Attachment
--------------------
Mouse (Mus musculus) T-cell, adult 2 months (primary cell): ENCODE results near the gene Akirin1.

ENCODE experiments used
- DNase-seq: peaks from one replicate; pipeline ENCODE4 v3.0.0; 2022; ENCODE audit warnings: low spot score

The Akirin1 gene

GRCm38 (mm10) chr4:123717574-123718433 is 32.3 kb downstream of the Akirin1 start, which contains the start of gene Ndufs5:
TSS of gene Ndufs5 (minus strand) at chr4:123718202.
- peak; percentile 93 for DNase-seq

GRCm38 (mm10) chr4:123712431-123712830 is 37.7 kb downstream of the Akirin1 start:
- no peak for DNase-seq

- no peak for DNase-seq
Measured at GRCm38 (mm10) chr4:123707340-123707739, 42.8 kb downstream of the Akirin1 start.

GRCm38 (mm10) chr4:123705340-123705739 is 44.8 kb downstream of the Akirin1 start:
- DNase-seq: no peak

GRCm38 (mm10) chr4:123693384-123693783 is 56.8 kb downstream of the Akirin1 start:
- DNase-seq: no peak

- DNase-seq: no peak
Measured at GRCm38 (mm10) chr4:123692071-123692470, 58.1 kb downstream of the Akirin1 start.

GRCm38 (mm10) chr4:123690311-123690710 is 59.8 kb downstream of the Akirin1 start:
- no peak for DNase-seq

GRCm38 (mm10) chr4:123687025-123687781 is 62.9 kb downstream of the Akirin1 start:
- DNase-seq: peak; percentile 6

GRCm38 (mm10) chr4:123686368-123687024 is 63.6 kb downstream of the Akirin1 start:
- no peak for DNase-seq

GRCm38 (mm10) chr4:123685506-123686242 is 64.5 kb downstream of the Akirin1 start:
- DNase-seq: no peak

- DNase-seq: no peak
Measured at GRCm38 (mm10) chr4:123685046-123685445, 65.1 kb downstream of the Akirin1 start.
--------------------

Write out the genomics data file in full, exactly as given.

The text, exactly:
Mouse (Mus musculus) T-cell, adult 2 months (primary cell): ENCODE results near the gene Akirin1.

ENCODE experiments used
- DNase-seq: peaks from one replicate; pipeline ENCODE4 v3.0.0; 2022; ENCODE audit warnings: low spot score

The Akirin1 gene

GRCm38 (mm10) chr4:123717574-123718433 is 32.3 kb downstream of the Akirin1 start, which contains the start of gene Ndufs5:
TSS of gene Ndufs5 (minus strand) at chr4:123718202.
- peak; percentile 93 for DNase-seq

GRCm38 (mm10) chr4:123712431-123712830 is 37.7 kb downstream of the Akirin1 start:
- no peak for DNase-seq

- no peak for DNase-seq
Measured at GRCm38 (mm10) chr4:123707340-123707739, 42.8 kb downstream of the Akirin1 start.

GRCm38 (mm10) chr4:123705340-123705739 is 44.8 kb downstream of the Akirin1 start:
- DNase-seq: no peak

GRCm38 (mm10) chr4:123693384-123693783 is 56.8 kb downstream of the Akirin1 start:
- DNase-seq: no peak

- DNase-seq: no peak
Measured at GRCm38 (mm10) chr4:123692071-123692470, 58.1 kb downstream of the Akirin1 start.

GRCm38 (mm10) chr4:123690311-123690710 is 59.8 kb downstream of the Akirin1 start:
- no peak for DNase-seq

GRCm38 (mm10) chr4:123687025-123687781 is 62.9 kb downstream of the Akirin1 start:
- DNase-seq: peak; percentile 6

GRCm38 (mm10) chr4:123686368-123687024 is 63.6 kb downstream of the Akirin1 start:
- no peak for DNase-seq

GRCm38 (mm10) chr4:123685506-123686242 is 64.5 kb downstream of the Akirin1 start:
- DNase-seq: no peak

- DNase-seq: no peak
Measured at GRCm38 (mm10) chr4:123685046-123685445, 65.1 kb downstream of the Akirin1 start.